Saudi Agriculture & Livestock Co. (SALIC), a unit of the country's Public Investment Fund, and Al Dahra, the UAE's biggest agricultural company, entered into a 5 billion-riyal (Dh4.9bn) joint venture agreement to develop land for food in the Black Sea region.
The venture, which is owned equally by both countries, was created with the aim of supplying Saudi Arabia with grains. The kingdom ended its domestic wheat production in 2016.
"We want to supply the market with grain and animal feed and we will target the countries in the Black Sea," Abdullah Aldubaikhi, chief executive officer of Salic, told reporters on the sidelines of a UAE-Saudi Arabian business forum on Wednesday in Abu Dhabi.
"We are part of the food security of Saudi Arabia. We need to import all our grain. The project has a paid-up capital of 5 billion riyals and may be increased."
The new venture will bring together the assets of both companies Mr. Aldubaikhi said. Already, the companies together have assets in Black Sea countries that include Ukraine, Poland, Romania, and Serbia, he said.
"Saudi Arabia has huge demand, it's a big market, the target of this is to serve and supply Saudi Arabia because they need commodities, from grain to animal feed," said Khadim A. Al Darei, co-founder and vice chairman of Al Dhahra, said at the conference.
It wasn't immediately clear though whether the joint venture was an amalgamation of the two companies and if they would just supply Saudi Arabia but the UAE too.
Mr Aldubaikhi said that Salic had signed a $100 million agreement with RZ Agro, a Russian company, last week in Russia during the Saudi king's visit to Russia.
[ GCC exposed to food security risks from maritime choke points ]
[ Security of food supply paramount for Arabian Gulf region ]
When it comes to food, the GCC region is vulnerable to supply shocks because of the instability in the region.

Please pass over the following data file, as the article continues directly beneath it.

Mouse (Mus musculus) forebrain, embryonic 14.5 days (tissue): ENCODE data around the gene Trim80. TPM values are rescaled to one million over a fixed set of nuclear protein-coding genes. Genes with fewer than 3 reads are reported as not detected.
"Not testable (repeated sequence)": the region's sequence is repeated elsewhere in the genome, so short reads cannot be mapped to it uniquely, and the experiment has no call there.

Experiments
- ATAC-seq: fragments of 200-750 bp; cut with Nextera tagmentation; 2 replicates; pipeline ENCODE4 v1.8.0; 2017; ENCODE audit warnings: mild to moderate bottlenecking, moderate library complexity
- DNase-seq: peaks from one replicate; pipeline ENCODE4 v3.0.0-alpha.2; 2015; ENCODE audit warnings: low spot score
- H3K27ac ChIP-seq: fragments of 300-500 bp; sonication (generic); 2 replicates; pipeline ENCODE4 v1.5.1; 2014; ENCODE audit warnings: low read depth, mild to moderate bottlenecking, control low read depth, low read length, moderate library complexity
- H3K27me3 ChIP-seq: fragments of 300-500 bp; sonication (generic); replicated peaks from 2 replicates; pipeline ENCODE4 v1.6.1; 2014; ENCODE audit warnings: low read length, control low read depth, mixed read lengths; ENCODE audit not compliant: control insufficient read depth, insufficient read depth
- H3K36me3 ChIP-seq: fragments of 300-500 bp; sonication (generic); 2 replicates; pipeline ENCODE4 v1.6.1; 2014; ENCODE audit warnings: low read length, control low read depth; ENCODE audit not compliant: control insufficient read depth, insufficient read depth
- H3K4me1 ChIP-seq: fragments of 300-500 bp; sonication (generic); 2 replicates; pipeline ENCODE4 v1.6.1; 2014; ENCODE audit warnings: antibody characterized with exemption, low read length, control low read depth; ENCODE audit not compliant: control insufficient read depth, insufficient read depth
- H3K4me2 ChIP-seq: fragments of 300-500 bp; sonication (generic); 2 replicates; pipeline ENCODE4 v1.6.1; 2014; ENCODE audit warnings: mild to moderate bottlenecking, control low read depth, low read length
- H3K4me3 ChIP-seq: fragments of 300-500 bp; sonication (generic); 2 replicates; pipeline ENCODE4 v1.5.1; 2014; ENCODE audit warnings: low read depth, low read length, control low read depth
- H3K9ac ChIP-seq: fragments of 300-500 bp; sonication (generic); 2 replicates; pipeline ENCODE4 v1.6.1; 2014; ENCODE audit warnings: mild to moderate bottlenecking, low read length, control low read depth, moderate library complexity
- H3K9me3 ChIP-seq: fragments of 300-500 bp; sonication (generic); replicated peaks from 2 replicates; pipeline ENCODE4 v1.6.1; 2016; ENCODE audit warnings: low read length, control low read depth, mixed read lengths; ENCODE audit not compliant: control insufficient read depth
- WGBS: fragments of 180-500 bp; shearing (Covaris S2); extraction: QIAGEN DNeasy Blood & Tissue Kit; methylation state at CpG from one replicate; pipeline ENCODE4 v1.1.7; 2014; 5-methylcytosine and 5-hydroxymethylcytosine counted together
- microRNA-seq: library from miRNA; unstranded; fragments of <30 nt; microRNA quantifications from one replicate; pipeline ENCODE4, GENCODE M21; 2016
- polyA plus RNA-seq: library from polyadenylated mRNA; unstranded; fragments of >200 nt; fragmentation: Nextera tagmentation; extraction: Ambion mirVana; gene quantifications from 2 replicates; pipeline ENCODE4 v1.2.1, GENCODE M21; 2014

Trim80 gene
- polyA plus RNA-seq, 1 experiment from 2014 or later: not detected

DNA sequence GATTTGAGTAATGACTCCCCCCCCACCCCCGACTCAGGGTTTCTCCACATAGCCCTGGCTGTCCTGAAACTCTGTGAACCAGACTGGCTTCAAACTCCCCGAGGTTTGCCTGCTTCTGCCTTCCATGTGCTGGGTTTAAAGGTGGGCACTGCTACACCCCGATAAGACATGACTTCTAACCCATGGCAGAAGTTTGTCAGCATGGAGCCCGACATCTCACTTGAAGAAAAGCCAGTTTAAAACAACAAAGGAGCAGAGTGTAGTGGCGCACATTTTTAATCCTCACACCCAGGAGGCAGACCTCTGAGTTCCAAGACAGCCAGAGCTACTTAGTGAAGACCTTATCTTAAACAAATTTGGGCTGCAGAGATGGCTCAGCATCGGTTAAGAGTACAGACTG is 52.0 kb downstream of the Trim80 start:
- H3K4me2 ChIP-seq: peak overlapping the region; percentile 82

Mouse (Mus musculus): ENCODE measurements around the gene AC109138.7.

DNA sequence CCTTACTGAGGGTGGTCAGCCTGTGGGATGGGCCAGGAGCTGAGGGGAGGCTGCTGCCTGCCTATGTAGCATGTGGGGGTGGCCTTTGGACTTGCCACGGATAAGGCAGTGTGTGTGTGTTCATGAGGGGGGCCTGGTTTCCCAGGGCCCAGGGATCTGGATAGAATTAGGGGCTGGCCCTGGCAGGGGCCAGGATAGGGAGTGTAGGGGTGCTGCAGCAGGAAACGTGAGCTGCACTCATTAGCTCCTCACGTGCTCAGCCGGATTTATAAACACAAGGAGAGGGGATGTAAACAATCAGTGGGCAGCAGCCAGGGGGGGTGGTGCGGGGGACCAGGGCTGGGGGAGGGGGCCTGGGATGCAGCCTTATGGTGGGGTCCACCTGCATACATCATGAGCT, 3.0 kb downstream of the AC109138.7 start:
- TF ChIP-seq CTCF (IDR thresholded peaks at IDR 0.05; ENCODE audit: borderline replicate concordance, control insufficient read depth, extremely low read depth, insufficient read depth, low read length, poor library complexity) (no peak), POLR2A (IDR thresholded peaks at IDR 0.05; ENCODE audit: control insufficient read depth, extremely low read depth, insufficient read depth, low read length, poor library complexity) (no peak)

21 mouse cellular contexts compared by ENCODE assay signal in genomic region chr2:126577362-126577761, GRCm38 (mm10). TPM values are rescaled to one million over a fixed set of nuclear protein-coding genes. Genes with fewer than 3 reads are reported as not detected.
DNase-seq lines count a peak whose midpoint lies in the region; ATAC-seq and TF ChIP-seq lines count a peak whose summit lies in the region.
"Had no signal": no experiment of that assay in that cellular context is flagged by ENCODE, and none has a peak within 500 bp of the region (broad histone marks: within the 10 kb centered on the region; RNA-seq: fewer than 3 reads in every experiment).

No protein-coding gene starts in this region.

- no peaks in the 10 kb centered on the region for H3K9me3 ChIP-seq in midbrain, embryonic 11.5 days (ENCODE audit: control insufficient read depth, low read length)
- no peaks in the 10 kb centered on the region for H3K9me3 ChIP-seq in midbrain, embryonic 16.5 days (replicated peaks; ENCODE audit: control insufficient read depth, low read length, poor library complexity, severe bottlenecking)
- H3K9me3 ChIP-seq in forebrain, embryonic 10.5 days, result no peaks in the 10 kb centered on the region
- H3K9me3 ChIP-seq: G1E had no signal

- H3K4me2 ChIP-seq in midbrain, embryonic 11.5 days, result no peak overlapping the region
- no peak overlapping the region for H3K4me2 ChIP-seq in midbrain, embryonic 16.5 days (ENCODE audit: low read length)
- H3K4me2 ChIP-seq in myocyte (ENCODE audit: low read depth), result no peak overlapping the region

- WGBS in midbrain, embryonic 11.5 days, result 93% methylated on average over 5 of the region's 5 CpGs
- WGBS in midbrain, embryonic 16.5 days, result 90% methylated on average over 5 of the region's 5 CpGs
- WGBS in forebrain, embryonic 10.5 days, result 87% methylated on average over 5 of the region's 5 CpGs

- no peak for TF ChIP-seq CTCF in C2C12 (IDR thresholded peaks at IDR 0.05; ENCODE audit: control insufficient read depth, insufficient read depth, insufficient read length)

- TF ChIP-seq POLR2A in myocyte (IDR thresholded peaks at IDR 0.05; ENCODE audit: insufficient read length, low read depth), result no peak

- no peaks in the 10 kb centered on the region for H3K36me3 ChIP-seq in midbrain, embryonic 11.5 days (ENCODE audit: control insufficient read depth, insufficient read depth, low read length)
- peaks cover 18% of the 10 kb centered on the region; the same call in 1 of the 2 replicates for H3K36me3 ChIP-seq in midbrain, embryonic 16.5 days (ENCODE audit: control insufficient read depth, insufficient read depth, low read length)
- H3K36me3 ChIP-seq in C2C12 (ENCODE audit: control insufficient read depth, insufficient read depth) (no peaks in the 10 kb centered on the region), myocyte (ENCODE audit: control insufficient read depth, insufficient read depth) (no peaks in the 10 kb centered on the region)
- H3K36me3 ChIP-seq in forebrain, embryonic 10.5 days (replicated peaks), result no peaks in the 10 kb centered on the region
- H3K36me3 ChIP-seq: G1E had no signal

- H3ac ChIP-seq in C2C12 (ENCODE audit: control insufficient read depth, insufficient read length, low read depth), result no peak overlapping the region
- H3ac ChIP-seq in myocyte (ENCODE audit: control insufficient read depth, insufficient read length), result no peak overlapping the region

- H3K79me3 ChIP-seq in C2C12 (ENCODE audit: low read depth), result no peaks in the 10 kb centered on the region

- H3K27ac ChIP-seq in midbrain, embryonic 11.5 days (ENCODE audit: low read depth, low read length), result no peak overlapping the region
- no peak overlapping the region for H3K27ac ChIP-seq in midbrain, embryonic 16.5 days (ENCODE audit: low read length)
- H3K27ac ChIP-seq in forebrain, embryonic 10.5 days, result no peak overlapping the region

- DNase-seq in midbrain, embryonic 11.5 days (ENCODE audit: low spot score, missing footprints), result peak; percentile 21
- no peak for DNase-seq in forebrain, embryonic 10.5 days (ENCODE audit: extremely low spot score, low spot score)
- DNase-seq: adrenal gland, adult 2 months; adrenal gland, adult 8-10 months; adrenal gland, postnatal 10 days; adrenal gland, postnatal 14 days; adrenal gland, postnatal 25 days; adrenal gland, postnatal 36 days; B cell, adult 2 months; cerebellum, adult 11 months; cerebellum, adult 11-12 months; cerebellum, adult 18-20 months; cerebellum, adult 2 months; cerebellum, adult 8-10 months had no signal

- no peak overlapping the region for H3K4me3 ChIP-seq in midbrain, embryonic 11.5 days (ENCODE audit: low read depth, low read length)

Imports account for between 80 and 90 per cent of food consumption in the GCC, where food self-sufficiency is unattainable because of the high temperature, low rainfall and scarce renewable freshwater sources.
Events such as the 2011 uprisings, political instability in Egypt and Syria, food price spikes and Iran’s threats to close the Strait of Hormuz have heightened risks, according to analysts at Chatham House, an independent policy institute based in London.
Al Dahra said earlier this year that it will spend about US$130 million in 2017 on acquiring and developing land for food security projects around the world. The company specialises in the cultivation, production and trading of food commodities. It has a long-standing partnership with the Abu Dhabi Government and is planning to expand its holdings in Serbia, where it has 1,000 hectares of land and plans to expand its purchases there to reach 20,000 hectares.
As well as land in Egypt and Serbia, Al Dahra has 4,047 hectares in the US, 4,047 hectares in Spain and 2,023 Hectares in Australia. The focus of the UAE’s food security projects is to ensure a steady supply of basic staples such as wheat and rice.
The UAE is one of the world’s largest consumers of rice per capita, with overall consumption expected to hit 836,000 tonnes during the 2016-17 marketing year, a year-on-year increase of 16 per cent, according to the foreign agriculture service of the US department of agriculture.
Over 1,000 participants came to the UAE and Saudi Arabian forum to discuss of enhancing economic co-operation between the two countries, especially in fields that promote diversification away from oil revenues as part of their long-term plans.